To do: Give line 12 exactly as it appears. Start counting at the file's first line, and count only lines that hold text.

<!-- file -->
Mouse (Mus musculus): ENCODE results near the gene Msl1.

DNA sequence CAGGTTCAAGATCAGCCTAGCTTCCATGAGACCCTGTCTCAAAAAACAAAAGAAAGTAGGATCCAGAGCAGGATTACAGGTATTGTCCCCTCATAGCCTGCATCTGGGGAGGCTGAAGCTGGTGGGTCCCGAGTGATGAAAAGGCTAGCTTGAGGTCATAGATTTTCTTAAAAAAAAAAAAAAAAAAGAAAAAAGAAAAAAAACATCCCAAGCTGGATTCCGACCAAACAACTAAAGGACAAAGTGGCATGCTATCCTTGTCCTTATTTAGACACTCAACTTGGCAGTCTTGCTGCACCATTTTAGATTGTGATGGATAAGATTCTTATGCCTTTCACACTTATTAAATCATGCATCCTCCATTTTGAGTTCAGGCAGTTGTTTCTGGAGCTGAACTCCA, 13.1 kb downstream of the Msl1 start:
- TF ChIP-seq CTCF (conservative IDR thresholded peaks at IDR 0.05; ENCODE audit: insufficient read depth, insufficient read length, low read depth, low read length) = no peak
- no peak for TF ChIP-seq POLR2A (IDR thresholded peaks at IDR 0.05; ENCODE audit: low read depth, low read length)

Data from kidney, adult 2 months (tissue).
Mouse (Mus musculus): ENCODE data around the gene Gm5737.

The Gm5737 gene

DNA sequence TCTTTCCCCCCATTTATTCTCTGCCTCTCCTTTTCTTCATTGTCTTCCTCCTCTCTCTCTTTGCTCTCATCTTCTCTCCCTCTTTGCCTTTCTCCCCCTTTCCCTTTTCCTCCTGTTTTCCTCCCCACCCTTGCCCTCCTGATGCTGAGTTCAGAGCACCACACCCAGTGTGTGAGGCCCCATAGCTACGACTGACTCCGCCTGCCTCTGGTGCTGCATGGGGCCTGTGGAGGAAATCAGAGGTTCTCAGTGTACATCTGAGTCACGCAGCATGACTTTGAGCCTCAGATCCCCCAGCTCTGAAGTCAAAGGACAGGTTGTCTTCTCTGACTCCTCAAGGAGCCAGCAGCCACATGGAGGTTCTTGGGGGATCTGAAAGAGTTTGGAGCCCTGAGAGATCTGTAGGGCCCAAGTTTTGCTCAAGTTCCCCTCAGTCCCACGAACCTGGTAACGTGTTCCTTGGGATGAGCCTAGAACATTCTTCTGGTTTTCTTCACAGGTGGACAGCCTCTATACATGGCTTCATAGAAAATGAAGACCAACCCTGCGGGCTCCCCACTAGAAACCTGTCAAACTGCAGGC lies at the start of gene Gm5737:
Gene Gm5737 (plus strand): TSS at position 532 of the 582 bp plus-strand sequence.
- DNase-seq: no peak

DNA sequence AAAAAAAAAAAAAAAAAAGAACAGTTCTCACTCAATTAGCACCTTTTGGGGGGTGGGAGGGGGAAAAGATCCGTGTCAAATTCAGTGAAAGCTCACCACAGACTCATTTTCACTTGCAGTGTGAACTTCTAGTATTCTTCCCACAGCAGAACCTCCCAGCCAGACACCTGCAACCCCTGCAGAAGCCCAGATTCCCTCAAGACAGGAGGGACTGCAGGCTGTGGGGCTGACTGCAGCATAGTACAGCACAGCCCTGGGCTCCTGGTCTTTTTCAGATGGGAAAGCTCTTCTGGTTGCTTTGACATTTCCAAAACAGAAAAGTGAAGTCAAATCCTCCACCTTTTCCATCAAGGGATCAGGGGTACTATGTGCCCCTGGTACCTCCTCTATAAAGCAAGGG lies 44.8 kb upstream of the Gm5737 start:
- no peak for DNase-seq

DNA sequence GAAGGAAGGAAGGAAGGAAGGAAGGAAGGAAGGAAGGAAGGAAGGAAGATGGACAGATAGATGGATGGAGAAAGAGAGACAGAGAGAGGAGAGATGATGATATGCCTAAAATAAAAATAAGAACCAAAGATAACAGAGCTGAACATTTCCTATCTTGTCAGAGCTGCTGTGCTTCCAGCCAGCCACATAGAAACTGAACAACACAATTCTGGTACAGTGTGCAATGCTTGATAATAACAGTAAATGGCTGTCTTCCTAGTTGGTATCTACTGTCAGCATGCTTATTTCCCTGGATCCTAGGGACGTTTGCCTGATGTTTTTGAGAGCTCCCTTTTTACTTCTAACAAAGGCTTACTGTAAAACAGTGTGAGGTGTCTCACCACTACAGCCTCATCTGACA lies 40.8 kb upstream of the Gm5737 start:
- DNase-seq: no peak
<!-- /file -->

- no peak for DNase-seq